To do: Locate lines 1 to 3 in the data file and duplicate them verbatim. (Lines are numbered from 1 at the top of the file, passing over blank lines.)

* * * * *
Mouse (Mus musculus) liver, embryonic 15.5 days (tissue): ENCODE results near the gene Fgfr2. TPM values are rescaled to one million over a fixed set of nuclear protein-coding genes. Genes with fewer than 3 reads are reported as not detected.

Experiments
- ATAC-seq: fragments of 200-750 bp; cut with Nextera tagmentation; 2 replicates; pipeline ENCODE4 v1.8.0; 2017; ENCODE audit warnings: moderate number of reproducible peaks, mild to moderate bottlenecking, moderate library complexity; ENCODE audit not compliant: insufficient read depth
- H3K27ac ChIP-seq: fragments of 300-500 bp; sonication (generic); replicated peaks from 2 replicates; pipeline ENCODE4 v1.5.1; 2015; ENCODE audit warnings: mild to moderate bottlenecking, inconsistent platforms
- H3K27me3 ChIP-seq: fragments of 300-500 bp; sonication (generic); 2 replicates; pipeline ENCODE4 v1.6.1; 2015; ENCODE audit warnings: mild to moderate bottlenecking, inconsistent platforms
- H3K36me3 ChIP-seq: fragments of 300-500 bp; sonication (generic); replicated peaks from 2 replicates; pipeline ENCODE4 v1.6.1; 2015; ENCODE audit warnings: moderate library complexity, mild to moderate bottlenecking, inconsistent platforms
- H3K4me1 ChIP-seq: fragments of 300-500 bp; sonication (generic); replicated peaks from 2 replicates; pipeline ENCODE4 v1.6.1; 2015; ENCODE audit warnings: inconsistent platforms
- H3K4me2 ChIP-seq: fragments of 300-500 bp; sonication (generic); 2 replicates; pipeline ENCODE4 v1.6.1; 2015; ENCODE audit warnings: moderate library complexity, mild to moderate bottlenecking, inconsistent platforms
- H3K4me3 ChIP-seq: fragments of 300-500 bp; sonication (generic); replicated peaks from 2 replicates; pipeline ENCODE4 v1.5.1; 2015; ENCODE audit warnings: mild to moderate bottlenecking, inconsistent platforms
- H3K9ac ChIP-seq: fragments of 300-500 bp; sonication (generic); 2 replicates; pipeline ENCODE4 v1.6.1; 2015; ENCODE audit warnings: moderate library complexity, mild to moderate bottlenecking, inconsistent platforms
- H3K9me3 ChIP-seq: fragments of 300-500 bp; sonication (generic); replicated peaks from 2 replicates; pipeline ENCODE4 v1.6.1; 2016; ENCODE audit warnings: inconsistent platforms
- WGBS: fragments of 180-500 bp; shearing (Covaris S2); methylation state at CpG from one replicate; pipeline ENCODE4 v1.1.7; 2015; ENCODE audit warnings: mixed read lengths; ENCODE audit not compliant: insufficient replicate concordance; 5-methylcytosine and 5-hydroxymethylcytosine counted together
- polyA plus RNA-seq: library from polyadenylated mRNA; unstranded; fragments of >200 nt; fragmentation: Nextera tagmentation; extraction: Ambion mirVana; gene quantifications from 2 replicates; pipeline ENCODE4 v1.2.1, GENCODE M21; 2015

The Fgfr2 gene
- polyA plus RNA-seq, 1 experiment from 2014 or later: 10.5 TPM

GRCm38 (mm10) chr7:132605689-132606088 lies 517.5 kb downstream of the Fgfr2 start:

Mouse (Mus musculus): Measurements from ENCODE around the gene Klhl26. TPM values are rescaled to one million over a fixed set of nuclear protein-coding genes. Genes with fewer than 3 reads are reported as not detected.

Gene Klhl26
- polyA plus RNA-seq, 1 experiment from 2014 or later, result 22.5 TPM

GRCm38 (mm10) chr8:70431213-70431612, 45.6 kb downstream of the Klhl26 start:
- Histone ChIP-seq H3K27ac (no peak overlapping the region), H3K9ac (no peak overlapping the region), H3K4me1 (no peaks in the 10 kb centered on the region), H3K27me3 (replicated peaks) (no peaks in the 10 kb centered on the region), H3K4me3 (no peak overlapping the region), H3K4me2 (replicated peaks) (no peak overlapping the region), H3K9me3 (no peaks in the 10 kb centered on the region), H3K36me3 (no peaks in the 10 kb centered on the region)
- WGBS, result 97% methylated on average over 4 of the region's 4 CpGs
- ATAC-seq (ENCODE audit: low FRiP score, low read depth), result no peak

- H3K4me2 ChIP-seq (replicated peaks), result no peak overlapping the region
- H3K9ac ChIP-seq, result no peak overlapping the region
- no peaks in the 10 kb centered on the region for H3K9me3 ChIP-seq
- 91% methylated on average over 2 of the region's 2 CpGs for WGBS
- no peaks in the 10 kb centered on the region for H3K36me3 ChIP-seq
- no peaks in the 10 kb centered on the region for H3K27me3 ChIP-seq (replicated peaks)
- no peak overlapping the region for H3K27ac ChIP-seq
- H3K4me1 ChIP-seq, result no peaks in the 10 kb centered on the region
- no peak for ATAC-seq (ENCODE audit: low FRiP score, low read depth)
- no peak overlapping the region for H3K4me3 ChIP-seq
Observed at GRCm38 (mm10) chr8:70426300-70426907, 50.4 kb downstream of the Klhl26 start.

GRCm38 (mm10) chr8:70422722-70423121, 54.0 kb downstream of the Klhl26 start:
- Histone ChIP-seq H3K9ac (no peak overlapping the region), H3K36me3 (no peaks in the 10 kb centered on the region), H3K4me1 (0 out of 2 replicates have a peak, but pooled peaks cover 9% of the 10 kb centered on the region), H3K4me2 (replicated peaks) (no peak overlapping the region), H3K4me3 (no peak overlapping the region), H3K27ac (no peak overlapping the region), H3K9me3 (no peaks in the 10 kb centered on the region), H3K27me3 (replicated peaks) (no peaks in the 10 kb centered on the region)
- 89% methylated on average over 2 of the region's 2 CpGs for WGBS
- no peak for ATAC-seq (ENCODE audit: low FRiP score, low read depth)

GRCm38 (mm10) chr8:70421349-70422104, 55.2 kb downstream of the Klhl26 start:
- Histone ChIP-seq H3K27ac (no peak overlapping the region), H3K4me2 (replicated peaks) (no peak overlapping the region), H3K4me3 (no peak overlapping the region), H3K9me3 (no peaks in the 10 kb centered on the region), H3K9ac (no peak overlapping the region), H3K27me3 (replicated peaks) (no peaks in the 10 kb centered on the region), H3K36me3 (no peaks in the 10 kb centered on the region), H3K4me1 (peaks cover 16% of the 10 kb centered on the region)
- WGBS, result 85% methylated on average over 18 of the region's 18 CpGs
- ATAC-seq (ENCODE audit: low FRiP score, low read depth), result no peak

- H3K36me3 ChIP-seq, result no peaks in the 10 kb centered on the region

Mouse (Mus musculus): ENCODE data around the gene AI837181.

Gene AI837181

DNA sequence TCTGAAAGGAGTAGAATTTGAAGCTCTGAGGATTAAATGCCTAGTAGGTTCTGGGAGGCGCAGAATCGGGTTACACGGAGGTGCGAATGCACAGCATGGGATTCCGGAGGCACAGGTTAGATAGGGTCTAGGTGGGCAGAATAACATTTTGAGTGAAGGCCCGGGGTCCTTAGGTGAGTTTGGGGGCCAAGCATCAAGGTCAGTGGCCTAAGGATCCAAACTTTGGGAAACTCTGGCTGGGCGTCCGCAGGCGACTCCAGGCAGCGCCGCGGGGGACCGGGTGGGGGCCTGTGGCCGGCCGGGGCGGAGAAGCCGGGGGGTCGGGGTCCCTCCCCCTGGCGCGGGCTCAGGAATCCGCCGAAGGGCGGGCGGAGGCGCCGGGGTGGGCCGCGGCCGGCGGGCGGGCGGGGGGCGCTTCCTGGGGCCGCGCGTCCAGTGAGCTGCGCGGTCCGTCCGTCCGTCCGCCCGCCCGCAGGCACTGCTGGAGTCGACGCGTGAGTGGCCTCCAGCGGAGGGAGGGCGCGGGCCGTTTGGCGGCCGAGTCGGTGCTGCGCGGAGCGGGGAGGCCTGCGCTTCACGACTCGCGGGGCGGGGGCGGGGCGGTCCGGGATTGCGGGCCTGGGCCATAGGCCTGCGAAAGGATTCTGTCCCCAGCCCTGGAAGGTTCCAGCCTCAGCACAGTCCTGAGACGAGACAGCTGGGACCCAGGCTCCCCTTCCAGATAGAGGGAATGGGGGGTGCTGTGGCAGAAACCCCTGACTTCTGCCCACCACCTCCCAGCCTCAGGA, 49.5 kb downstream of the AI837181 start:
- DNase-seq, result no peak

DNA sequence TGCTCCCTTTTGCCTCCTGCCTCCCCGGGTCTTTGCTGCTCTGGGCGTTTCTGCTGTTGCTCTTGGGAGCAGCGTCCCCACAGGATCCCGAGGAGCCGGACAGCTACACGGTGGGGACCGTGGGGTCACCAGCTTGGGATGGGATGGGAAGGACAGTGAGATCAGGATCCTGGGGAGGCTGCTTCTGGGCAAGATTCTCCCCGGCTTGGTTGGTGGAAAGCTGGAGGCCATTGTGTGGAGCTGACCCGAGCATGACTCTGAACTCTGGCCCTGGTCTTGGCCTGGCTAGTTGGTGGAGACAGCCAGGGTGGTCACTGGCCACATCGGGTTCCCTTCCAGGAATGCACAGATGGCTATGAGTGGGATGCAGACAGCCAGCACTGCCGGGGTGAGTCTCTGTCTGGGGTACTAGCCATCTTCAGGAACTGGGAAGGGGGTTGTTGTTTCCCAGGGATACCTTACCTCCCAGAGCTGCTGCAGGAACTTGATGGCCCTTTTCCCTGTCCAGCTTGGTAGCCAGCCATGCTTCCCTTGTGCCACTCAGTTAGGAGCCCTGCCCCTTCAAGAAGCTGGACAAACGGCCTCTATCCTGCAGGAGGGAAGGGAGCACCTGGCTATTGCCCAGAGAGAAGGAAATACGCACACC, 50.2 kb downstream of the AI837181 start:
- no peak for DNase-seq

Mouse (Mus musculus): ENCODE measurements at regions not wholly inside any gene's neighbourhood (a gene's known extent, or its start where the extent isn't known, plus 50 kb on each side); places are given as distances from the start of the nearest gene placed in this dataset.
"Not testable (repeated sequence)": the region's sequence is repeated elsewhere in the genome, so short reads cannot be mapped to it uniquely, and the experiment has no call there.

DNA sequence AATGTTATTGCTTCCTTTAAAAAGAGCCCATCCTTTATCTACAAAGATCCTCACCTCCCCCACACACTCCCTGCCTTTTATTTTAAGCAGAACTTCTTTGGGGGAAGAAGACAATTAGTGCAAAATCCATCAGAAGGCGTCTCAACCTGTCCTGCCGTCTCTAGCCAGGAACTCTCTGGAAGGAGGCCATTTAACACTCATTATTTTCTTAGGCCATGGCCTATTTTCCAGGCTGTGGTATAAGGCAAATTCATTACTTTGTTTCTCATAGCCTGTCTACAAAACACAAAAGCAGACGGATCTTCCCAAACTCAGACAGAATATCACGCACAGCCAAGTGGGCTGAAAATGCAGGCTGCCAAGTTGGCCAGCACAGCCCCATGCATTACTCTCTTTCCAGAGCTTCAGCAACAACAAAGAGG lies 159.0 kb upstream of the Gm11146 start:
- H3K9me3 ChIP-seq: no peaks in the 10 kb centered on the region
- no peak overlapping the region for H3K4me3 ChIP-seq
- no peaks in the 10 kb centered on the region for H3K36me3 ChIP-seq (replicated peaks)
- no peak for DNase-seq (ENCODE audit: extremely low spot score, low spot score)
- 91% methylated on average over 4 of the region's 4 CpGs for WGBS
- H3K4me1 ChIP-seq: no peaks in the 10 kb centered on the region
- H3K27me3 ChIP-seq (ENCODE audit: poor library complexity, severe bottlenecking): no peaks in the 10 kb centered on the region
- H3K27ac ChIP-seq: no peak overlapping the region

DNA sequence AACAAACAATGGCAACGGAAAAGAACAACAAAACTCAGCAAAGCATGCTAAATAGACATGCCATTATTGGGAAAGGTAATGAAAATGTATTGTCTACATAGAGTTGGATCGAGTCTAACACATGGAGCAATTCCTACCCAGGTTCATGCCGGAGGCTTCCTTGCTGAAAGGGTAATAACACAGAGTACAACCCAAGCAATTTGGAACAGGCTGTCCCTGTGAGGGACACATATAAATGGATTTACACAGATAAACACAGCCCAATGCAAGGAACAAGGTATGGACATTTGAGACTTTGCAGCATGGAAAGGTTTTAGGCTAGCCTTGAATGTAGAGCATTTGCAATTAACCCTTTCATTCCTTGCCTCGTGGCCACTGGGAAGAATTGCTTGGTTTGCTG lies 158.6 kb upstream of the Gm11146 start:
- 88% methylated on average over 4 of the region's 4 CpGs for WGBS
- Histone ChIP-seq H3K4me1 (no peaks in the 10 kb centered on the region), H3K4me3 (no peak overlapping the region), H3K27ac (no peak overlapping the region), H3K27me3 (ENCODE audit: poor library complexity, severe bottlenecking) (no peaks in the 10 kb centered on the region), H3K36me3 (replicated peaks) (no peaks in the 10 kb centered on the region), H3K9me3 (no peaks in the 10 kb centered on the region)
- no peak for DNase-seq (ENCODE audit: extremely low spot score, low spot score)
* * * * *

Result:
Mouse (Mus musculus) liver, embryonic 15.5 days (tissue): ENCODE results near the gene Fgfr2. TPM values are rescaled to one million over a fixed set of nuclear protein-coding genes. Genes with fewer than 3 reads are reported as not detected.

Experiments
- ATAC-seq: fragments of 200-750 bp; cut with Nextera tagmentation; 2 replicates; pipeline ENCODE4 v1.8.0; 2017; ENCODE audit warnings: moderate number of reproducible peaks, mild to moderate bottlenecking, moderate library complexity; ENCODE audit not compliant: insufficient read depth